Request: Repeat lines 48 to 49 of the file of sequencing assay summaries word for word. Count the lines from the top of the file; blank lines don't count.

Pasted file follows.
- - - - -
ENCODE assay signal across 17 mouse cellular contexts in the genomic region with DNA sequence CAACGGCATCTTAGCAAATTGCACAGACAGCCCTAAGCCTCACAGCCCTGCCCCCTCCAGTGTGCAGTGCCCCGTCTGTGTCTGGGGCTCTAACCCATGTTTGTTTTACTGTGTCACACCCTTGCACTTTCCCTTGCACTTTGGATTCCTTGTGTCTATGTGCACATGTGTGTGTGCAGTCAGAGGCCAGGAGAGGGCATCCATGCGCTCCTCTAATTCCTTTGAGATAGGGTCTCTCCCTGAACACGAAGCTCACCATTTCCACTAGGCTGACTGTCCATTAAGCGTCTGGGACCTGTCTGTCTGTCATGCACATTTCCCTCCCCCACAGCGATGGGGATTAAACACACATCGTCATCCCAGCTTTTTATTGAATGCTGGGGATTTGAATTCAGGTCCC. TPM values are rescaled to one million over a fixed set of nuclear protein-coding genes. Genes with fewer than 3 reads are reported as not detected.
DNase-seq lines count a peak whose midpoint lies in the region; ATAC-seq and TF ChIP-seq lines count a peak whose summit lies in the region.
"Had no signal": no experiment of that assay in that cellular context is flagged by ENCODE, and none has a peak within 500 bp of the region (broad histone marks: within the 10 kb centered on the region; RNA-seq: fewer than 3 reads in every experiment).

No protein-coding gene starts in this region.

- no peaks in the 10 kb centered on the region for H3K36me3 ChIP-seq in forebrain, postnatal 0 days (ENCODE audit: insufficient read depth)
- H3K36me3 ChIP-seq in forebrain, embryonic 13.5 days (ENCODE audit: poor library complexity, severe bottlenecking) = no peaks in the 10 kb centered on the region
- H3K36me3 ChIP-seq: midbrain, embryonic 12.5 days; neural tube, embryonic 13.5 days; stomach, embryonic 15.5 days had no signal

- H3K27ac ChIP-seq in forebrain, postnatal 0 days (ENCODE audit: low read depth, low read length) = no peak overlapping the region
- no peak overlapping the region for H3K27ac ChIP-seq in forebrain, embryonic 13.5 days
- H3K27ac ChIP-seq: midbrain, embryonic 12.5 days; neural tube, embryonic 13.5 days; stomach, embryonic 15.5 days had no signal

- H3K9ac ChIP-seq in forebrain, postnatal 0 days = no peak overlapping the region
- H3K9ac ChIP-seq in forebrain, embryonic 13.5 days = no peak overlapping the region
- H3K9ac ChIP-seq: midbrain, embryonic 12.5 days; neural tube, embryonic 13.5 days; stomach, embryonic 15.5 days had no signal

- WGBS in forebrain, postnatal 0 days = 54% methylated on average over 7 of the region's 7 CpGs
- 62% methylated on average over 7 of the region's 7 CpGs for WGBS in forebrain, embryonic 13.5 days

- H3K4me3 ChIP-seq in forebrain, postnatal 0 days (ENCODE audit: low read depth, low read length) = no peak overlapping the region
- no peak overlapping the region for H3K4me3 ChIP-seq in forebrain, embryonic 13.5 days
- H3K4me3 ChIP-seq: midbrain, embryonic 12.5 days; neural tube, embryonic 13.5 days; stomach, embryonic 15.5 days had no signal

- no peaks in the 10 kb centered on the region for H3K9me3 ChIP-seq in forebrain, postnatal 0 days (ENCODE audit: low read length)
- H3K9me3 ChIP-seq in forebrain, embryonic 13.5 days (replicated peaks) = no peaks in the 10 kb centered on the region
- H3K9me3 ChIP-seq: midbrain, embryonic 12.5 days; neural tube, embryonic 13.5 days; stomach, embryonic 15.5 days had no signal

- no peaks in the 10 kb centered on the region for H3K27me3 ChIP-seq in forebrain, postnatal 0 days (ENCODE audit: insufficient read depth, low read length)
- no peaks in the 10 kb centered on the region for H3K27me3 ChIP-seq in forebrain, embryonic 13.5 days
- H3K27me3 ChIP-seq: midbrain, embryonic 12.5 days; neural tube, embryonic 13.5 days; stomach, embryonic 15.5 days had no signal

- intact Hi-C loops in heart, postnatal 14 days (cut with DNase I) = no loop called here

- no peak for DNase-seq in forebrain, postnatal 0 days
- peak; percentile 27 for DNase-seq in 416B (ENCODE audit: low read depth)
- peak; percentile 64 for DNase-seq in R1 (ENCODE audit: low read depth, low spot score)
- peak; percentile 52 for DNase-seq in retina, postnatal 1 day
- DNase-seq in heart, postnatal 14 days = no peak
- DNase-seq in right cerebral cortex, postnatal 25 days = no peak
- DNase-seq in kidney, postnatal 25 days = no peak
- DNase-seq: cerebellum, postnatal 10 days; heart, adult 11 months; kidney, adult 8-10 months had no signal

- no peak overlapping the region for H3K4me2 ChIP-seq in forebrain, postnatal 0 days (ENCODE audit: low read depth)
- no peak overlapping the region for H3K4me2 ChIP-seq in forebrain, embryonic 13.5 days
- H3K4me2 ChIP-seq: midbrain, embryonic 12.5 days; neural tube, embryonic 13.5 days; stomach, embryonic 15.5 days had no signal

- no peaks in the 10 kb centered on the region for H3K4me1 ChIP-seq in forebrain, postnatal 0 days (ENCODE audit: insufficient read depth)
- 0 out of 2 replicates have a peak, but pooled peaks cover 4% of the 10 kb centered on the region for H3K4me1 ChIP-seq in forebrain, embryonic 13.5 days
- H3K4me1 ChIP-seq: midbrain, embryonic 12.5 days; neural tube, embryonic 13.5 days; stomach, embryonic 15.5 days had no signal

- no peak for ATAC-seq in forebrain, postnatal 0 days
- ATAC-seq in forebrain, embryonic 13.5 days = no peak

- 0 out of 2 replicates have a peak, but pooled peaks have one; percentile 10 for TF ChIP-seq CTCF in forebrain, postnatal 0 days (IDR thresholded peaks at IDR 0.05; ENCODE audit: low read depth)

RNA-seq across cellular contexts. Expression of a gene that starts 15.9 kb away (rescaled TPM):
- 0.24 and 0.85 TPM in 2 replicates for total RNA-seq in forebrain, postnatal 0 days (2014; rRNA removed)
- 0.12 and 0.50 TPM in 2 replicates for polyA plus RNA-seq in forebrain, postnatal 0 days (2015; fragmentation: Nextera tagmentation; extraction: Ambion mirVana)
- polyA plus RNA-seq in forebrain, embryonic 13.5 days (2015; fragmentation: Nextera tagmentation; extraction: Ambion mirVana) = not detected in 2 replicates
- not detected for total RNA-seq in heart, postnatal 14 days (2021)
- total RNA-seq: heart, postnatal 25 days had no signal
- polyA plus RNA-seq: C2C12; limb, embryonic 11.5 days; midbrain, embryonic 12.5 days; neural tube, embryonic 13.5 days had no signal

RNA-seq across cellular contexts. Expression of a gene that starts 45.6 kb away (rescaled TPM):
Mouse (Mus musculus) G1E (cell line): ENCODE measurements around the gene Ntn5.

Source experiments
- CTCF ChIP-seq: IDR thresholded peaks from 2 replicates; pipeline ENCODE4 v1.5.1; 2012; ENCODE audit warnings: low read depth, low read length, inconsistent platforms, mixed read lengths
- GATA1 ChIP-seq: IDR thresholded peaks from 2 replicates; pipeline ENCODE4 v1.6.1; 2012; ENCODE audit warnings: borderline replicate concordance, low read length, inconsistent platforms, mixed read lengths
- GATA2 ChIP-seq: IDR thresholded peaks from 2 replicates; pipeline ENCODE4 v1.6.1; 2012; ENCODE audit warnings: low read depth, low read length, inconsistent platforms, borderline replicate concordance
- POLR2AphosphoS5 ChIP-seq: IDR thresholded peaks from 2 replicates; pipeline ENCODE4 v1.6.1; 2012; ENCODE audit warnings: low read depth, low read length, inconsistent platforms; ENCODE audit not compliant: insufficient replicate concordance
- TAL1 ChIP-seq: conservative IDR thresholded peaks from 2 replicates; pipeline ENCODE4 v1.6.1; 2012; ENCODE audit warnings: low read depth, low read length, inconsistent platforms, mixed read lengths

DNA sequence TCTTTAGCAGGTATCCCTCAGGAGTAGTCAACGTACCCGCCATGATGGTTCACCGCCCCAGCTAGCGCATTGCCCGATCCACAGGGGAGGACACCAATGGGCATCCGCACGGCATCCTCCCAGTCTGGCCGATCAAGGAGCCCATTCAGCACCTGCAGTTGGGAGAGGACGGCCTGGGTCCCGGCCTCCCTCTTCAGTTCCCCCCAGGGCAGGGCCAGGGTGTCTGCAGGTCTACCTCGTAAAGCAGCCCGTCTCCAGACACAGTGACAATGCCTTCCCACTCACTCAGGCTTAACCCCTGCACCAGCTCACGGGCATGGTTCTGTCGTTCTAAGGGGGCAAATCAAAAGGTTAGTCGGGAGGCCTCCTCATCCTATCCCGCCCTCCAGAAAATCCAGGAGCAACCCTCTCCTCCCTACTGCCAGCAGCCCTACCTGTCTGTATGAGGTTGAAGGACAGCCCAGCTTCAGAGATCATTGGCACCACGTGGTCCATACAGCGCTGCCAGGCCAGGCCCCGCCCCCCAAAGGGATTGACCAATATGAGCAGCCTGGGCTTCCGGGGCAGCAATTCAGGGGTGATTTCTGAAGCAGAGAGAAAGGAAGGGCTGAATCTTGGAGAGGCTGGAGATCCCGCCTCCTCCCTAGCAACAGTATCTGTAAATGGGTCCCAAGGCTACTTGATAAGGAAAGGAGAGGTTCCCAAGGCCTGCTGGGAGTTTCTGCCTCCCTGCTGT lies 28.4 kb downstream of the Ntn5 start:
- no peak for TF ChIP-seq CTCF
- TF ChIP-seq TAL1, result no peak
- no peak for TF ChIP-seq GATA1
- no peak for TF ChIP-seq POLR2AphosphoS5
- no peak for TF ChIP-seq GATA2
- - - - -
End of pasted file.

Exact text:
- total RNA-seq: heart, postnatal 25 days had no signal
- polyA plus RNA-seq: C2C12; limb, embryonic 11.5 days; midbrain, embryonic 12.5 days; neural tube, embryonic 13.5 days had no signal